Dr Mervyn Miller, The narrative and opinions expressed herein are personal to the author.
On Wednesday 13th October 2021 the first programme in our 2021 Season was given by the Astaria String Quartet: Shulah Oliver – violin and leader; Kelly McCusker – violin; Kate Bickerdike – viola, and Sean K. Gilde – cello. An audience of 55 was present. Shulah told us that the quartet were proud that their first music club post-lockdown gig was in the historic Meeting Room at Howgills. Her announcements for each item in the varied programme brimmed with enthusiasm and helpful information, and set a standard which we hope will be matched in later concerts. The quartet’s playing embraced the technical challenges with zest. She compared the late Haydn Op. 77 quartets with their near contemporary Beethoven equivalents in the Op. 18 set with Beethoven eliding into Haydn and vice-versa.
The first half ended with two quartet transcriptions by Dmitri Shostakovich (whose 15 string quartets are one of the most significant and challenging written during the 20th century) of two pieces which encompassed the Stalinist challenges of his career in reverse order. The Elegy took the aria in which the anti-heroine of the opera The Lady Macbeth of the Mtsensk District confesses to the murder of her lover. The opera had been a success d’estime for two years before Stalin saw a performance at the Bolshoi Theatre, Moscow … an editorial in Pravda, ‘muddle instead of music’, authorised if not written by the Great Leader went for the composer’s jugular. By contrast, Polka was the hit of the full-length ballet The Age of Gold, premiered by the Kirov Ballet in Leningrad in 1930, while the composer was in his mid-twenties. The quartet transcription highlighted the slides and off-pitch moments of the xylophone solo in the popular orchestral suite from the ballet. Astaria played with relish punctuated by laughter.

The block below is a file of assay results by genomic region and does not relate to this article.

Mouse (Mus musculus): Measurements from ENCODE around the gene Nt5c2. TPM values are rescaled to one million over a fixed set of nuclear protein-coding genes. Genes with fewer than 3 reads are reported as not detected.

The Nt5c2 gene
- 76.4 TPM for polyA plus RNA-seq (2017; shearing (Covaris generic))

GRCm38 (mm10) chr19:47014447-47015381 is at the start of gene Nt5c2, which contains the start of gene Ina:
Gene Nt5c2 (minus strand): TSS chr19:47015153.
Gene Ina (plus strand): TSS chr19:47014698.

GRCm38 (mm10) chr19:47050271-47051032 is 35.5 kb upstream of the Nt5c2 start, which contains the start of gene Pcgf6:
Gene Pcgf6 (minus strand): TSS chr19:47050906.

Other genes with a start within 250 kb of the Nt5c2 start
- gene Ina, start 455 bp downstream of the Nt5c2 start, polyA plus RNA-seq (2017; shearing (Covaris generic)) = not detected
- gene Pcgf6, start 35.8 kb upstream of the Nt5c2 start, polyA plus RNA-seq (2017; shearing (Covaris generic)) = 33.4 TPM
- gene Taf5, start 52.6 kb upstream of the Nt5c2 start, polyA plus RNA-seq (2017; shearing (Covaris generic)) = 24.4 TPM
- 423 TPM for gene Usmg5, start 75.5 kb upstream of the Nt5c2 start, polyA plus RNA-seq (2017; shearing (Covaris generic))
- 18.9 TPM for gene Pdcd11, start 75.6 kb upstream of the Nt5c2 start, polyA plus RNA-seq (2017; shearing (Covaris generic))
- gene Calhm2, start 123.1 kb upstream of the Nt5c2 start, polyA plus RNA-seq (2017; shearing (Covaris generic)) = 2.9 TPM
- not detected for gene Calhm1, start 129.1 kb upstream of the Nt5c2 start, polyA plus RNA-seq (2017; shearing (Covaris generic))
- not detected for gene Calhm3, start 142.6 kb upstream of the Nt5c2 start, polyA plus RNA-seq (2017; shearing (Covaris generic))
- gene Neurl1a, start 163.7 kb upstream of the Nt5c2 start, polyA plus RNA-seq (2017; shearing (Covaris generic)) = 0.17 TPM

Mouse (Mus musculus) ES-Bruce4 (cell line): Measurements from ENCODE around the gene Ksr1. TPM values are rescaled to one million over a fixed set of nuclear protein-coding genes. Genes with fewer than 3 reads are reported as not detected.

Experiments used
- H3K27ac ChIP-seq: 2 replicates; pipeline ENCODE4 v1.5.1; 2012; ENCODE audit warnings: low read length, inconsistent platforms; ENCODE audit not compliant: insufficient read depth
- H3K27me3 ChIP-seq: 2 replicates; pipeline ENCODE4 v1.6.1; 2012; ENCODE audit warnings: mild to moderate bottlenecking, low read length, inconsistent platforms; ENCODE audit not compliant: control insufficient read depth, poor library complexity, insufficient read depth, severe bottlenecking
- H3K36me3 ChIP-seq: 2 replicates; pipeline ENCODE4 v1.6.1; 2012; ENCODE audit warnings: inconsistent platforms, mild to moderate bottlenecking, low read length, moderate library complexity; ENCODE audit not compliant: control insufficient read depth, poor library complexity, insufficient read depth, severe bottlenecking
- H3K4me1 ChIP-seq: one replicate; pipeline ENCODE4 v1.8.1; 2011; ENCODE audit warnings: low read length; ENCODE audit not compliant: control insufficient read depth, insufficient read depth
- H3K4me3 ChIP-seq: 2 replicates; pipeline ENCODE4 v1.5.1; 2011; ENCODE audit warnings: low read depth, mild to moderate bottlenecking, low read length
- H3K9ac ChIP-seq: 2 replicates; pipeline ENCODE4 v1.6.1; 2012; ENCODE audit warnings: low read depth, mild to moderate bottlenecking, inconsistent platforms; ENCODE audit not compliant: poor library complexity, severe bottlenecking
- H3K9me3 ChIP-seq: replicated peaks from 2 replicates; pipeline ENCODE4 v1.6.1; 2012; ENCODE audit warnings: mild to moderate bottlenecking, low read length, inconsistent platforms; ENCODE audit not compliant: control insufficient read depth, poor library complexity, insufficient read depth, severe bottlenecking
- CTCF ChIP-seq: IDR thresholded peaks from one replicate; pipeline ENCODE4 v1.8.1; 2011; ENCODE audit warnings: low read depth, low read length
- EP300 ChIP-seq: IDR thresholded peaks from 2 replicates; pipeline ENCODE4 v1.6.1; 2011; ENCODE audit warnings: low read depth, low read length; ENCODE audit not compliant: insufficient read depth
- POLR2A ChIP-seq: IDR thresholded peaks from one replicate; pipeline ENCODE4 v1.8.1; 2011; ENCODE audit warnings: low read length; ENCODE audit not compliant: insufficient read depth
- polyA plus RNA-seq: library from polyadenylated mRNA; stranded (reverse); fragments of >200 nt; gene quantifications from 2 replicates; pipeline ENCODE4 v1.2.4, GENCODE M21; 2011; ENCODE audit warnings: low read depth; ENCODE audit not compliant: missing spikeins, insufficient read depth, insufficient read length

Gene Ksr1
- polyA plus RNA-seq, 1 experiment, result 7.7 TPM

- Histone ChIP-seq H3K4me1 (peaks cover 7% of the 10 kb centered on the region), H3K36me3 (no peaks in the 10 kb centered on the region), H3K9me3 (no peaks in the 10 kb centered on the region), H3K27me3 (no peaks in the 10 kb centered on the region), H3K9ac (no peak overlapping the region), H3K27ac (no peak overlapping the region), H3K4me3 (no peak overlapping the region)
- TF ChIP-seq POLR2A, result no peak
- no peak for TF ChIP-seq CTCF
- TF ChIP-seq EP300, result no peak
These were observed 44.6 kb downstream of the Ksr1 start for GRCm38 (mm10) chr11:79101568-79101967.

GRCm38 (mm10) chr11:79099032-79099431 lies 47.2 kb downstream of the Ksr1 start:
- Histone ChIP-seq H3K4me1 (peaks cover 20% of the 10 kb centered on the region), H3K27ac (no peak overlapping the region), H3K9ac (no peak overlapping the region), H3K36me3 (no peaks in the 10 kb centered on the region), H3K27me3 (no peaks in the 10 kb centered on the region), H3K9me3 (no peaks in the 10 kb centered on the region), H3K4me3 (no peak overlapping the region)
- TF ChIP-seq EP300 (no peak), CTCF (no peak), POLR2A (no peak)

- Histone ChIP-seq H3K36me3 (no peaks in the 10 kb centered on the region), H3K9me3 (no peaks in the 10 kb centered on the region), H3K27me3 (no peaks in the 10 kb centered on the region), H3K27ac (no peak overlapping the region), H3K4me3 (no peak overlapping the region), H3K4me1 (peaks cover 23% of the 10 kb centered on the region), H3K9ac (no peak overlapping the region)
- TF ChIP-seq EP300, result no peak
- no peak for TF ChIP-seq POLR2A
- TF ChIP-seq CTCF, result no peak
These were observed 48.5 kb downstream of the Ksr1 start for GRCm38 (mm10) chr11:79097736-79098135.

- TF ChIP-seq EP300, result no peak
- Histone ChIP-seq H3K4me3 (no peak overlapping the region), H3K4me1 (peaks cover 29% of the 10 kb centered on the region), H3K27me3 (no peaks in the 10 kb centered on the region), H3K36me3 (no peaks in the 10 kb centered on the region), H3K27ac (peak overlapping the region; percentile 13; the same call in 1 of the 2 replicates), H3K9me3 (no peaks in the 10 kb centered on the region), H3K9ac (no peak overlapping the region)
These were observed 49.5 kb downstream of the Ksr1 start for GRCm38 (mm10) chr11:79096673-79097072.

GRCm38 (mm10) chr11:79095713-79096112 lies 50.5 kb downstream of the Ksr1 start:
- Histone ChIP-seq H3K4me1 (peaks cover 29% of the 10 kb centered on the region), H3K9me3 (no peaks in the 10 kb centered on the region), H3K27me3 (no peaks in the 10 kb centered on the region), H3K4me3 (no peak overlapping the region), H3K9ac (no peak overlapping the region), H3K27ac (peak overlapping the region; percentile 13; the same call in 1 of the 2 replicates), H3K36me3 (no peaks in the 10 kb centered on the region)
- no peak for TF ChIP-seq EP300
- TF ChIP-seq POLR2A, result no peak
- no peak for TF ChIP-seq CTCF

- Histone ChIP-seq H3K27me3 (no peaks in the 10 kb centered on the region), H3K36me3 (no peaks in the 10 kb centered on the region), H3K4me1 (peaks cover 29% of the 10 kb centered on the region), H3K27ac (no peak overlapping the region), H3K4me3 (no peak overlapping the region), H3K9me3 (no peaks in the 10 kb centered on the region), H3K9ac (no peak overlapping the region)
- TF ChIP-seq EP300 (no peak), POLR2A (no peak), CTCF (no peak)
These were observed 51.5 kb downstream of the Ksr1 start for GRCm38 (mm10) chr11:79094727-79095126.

After a ‘dry’ interval, came the Dvorak Tenth Quartet, Op. 51. Shulah told us that this mid-period quartet made a welcome change from the familiar excellence of Dvorak’s later ‘American’ quartet. In fact the publishers welcomed the integration of Slavonic themes with the then traditional four movement structure of the string quartet. The second movement featured the dumka, with its minor/major duality, which turned the movement almost into a scherzo with its vivace ending. The Romanza third movement restored calm and with the allegro assai, the Astaria Quartet brought a rousing end to our first concert of the season.
All in all a joyous occasion. As Henry Hall was wont to announce on the BBC in the 1930s, ‘Here’s to the Next Time!’.
NEXT CONCERT: Wednesday 10th November 2021
Amy Roberts (oboe) and Gamal Khamis (piano)
Grovlez, Musgrave, Debussy, Poulenc, Messiaen, Handel, Bach, Saint-Saens
Live Music in Congenial Surroundings: Experience the Magic, You’re All Most Welcome!
Mervyn Miller, Letchworth Music Committee